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Dallas County reports four COVID-related deaths today, daily cases climb

by | Oct 23, 2020 | Latest

Dallas County Health and Human Services reported four deaths and 612 additional confirmed cases of COVID-19, today, Oct 23.  The county has reported 1,097 total deaths to date. The total confirmed cases are 92,197.

The county is also reporting a total of 4,898 probable cases and 14 probable deaths.

The total new cases include 293 from Texas Department of State Health Services, all but two in October.

The additional four deaths being reported today include the following:

A man in his 50’s who was a resident of the City of Dallas. He had been critically ill in an area hospital and had underlying high risk health conditions.

A man in his 60’s who was a resident of the City of Dallas. He had been critically ill in an area hospital and had underlying high risk health conditions.

A man in his 80’s who was a resident of the City of Seagoville. He had been hospitalized and had underlying high risk health conditions.

A woman in her 80’s who was a resident of the City of Dallas. She had been critically ill in an area hospital and had underlying high risk health conditions.

The city of Sachse reported its 386th through 389th cases, a 78-year old Collin County man, a 77-year-old Dallas County man, a 47-year-old Collin County woman and a 44-year old Dallas County man.

The provisional 7-day average daily new confirmed and probable cases (by date of test collection) for CDC week 41 was 482, an increase from the previous daily average of 385 for CDC week 40. The percentage of respiratory specimens testing positive for SARS-CoV-2 remains high, with 11.3% of symptomatic patients presenting to area hospitals testing positive in week 41.

A provisional total of 406 confirmed and probable COVID-19 cases were diagnosed in school-aged children (5 to 17 years) during CDC week 41 (week ending10/10/2020), which is over twice the number of children diagnosed in this age group four weeks earlier (9/12/20).

Of the cases requiring hospitalization to date, more than two-thirds (66%) have been under 65 years of age, and over half reported having a chronic health condition. Diabetes has been an underlying high-risk health condition reported in about a third of all hospitalized patients with COVID-19. About 24% have been associated with long-term care facilities.

Local health experts use hospitalizations, ICU admissions, and ER visits as three of the key indicators as part of determining the COVID-19 Risk Level (color-coded risk) and corresponding guidelines for activities during our COVID-19 response. There were 450 COVID-19 patients in acute care in Dallas County for the period ending on Thursday, October 22. The number of emergency room visits for COVID-19 like symptoms in Dallas County was 462 for the 24-hour period ending on Thursday, October 22, which represents around 20 percent of all emergency department visits in the county according to information reported to the North Central Texas Trauma Regional Advisory Council. Increasing hospitalizations continue to be a concern and show the severity of this virus. Individual behavior change is necessary to decrease the severity of this wave.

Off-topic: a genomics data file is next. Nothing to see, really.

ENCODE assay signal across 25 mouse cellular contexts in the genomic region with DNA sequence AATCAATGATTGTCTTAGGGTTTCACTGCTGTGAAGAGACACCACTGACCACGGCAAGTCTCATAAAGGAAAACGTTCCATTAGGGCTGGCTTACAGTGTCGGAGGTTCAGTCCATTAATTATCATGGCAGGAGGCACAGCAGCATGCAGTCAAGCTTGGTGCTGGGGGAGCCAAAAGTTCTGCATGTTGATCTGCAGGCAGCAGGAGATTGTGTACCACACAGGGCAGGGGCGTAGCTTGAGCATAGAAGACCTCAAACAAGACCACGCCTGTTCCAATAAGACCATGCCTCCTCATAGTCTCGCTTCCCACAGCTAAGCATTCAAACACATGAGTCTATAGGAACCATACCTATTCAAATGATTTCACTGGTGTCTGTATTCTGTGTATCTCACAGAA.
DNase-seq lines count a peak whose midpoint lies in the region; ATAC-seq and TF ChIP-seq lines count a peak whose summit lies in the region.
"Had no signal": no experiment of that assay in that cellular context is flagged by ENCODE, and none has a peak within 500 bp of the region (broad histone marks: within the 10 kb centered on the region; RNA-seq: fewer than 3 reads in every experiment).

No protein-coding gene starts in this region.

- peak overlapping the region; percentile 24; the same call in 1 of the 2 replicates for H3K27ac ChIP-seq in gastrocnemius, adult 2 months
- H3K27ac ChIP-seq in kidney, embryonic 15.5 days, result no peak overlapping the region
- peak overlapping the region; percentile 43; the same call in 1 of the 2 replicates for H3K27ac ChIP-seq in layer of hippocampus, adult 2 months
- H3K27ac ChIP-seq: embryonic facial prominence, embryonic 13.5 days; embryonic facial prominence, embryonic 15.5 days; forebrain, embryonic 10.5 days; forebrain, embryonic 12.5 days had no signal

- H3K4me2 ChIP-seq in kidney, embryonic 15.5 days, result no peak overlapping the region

“Today’s number continues a trend upward in COVID-19 positive cases and we’re also seeing our hospitalizations and emergency room visits trending in the wrong direction as well. The epidemiology department’s report for the CDC week ending October 17 will be out later today. At this point, you know what you need to do, you just need to do it. 

There are great options for Halloween other than trick-or-treating and we encourage everyone to pick one of those options. Laurie Berkner, a musician for kids, is hosting virtual Halloween concerts. Drive around town and look at spooky Halloween decorations and play an ‘I spy” game with your kids. Or, sign up for Teach for America’s baking class to make an edible brain.

Masking is very important as the numbers turn against us as is avoiding crowds. It’s up to all of us to flatten the curve so we don’t find ourselves in a very bad situation for the holidays, winter, and early spring,” said Dallas County Judge Clay Jenkins.

From Staff Reports • [email protected]

 

 

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